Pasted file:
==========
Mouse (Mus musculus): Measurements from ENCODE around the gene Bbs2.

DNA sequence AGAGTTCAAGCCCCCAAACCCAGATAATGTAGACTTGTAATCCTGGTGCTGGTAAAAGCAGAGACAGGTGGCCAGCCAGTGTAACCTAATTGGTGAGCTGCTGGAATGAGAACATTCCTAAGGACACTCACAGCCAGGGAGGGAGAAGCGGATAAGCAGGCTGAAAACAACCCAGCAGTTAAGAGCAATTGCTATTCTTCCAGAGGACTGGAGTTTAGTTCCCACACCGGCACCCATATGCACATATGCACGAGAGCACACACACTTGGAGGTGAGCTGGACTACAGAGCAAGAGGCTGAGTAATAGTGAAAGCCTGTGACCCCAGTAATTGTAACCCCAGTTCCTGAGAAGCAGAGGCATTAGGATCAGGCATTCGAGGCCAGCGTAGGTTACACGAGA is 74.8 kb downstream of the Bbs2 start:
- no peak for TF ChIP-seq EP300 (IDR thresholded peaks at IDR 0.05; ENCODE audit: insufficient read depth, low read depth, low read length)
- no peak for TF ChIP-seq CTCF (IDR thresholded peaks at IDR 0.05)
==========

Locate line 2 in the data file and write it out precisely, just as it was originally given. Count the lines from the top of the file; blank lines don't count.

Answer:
DNA sequence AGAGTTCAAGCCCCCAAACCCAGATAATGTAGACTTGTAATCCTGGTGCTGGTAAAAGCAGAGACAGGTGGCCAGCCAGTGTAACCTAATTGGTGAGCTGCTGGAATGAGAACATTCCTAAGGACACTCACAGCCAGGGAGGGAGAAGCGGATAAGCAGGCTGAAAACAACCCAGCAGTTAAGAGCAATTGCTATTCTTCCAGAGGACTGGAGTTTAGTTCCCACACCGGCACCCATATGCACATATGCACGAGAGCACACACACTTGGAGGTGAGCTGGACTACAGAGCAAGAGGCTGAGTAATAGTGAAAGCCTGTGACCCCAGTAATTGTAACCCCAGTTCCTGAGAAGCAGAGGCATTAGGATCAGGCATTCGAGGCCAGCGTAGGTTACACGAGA is 74.8 kb downstream of the Bbs2 start: